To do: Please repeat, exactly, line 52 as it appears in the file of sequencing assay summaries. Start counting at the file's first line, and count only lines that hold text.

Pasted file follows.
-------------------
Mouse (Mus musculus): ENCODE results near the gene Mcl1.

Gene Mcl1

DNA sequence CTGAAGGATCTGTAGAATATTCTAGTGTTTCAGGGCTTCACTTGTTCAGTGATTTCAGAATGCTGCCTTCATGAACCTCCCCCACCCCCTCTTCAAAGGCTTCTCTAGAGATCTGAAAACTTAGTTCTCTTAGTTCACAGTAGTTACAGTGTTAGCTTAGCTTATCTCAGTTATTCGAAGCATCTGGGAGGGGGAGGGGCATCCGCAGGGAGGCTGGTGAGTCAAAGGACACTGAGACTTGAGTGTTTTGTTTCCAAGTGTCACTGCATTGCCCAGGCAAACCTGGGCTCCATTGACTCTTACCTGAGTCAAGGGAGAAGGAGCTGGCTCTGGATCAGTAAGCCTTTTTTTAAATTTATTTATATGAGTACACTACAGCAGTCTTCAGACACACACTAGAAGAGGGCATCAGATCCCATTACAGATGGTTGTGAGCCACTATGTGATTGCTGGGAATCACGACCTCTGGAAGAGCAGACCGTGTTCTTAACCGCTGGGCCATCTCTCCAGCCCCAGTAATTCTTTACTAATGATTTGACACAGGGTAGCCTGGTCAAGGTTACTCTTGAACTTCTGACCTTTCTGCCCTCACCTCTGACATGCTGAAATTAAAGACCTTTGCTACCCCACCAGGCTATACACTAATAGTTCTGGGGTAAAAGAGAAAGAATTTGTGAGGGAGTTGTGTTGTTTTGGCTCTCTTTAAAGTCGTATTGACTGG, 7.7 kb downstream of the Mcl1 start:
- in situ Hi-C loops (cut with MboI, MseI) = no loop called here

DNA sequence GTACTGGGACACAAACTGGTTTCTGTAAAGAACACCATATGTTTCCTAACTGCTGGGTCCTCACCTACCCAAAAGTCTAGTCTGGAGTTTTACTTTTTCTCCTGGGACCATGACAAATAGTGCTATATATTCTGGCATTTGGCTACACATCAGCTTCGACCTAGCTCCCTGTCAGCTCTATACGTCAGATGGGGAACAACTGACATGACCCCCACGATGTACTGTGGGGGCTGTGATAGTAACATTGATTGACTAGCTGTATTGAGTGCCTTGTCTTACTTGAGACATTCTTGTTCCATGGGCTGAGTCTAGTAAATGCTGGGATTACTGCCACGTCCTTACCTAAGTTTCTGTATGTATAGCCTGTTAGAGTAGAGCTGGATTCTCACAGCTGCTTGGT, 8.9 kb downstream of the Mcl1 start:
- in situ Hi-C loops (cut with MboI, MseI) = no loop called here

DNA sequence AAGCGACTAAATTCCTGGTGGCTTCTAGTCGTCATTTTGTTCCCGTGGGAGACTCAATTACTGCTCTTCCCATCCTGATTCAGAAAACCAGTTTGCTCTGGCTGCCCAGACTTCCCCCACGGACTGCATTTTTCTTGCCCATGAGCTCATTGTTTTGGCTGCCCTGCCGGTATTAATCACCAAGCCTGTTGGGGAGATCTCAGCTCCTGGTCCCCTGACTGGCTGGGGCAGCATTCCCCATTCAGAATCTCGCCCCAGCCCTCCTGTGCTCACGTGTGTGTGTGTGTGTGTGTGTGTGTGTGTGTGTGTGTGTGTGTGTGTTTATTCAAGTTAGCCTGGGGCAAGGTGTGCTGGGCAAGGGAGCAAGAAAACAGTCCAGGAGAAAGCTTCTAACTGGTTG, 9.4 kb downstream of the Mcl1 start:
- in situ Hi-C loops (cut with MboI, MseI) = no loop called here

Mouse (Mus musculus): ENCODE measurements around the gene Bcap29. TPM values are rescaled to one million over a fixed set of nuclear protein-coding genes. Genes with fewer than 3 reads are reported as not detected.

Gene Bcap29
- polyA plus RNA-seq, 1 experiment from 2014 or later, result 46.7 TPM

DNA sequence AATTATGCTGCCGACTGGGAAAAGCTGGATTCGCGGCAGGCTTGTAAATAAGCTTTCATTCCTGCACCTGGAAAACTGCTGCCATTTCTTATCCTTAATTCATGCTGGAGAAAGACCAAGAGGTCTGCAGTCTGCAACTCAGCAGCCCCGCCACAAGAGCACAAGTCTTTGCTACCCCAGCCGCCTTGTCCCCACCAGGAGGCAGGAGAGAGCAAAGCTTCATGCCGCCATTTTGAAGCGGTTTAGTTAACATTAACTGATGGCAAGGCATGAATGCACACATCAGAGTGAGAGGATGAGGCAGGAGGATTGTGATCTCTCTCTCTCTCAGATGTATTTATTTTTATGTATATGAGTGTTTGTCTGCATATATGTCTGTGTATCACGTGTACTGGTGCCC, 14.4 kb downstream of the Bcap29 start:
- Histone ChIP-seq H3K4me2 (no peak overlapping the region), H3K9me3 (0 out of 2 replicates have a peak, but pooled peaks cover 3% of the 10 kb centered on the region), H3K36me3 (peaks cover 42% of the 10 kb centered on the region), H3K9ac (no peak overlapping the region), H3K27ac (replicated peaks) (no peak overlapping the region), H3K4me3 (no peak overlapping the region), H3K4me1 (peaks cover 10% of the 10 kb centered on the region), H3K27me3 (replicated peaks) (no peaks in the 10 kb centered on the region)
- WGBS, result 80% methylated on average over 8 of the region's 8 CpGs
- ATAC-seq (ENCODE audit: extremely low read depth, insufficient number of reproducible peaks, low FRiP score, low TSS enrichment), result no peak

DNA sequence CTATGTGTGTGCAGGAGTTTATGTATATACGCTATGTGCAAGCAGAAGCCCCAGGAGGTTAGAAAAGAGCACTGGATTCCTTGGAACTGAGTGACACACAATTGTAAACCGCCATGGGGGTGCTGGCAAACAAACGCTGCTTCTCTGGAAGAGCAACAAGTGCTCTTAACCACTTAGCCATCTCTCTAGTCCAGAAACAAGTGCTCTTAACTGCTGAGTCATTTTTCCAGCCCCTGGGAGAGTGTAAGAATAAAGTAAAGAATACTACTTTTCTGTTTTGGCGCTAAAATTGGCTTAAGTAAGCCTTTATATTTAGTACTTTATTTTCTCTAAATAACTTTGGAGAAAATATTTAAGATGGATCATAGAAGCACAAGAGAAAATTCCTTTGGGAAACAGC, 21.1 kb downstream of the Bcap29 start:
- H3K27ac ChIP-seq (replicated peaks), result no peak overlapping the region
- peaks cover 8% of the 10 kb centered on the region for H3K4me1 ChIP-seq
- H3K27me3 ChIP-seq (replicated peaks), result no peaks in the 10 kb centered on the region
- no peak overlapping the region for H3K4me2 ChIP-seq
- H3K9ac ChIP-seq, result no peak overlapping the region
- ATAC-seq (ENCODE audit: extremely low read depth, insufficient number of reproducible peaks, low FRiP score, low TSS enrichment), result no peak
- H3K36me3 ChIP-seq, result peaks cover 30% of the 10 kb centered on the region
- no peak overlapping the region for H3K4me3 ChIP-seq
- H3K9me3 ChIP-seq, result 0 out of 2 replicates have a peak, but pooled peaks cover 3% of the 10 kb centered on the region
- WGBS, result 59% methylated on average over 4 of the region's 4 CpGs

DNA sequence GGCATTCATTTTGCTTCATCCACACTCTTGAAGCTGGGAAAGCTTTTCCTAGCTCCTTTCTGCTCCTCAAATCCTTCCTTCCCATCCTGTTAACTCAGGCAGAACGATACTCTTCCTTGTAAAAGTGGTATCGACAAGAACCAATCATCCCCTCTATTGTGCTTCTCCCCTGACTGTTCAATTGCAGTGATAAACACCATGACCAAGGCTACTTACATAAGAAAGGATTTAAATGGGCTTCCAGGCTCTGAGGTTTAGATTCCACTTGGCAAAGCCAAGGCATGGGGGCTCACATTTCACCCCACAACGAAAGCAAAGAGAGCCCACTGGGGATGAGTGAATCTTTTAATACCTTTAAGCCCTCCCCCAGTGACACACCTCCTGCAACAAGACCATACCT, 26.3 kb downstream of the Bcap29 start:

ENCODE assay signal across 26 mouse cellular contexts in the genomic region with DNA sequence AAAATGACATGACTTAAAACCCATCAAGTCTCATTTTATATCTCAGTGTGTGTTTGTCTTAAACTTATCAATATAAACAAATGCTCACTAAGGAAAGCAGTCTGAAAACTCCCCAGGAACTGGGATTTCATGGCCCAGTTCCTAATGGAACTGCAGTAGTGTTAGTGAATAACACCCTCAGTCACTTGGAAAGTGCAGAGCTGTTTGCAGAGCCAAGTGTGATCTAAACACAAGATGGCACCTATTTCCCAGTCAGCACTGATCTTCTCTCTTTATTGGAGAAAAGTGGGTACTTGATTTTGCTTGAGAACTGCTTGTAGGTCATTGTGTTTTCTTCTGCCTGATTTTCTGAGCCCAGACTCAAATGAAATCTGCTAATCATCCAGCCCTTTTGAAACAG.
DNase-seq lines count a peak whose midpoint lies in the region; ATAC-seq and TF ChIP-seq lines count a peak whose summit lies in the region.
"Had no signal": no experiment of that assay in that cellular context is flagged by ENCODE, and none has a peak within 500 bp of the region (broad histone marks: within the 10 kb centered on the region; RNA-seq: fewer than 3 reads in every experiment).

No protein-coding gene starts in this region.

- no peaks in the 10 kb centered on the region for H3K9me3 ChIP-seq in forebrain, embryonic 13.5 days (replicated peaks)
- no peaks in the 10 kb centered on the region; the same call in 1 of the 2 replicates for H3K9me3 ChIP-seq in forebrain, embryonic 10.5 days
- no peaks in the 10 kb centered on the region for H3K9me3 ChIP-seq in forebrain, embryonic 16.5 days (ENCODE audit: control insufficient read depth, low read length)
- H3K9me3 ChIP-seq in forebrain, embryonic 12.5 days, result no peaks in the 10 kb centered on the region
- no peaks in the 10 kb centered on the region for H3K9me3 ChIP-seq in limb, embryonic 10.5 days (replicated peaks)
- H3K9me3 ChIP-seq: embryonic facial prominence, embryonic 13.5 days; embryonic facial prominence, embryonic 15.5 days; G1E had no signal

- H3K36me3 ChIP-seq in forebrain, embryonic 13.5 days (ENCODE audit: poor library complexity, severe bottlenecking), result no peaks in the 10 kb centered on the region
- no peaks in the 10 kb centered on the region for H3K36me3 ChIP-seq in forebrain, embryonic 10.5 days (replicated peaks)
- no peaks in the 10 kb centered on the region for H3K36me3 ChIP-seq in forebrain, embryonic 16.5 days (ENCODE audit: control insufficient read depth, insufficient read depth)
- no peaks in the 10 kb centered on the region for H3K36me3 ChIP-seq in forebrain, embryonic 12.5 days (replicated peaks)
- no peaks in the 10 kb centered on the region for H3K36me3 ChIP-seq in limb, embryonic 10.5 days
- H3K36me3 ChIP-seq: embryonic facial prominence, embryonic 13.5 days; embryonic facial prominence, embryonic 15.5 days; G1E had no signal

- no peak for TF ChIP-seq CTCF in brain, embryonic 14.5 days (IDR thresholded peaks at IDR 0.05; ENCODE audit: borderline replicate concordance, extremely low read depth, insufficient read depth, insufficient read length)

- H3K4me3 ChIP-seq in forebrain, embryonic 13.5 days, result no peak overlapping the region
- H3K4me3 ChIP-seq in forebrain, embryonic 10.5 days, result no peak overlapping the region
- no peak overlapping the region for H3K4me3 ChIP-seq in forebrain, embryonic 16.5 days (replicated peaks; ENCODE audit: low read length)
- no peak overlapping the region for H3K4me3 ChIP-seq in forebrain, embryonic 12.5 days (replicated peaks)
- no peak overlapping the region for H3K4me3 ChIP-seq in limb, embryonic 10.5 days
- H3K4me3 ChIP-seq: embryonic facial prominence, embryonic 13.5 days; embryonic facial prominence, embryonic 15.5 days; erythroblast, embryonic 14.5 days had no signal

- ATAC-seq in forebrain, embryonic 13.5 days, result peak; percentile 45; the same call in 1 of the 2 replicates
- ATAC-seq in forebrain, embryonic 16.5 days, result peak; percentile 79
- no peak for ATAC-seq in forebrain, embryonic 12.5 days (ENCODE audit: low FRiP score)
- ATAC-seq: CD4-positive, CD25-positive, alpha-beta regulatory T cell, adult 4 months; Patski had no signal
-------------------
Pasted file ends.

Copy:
- ATAC-seq in forebrain, embryonic 16.5 days, result peak; percentile 79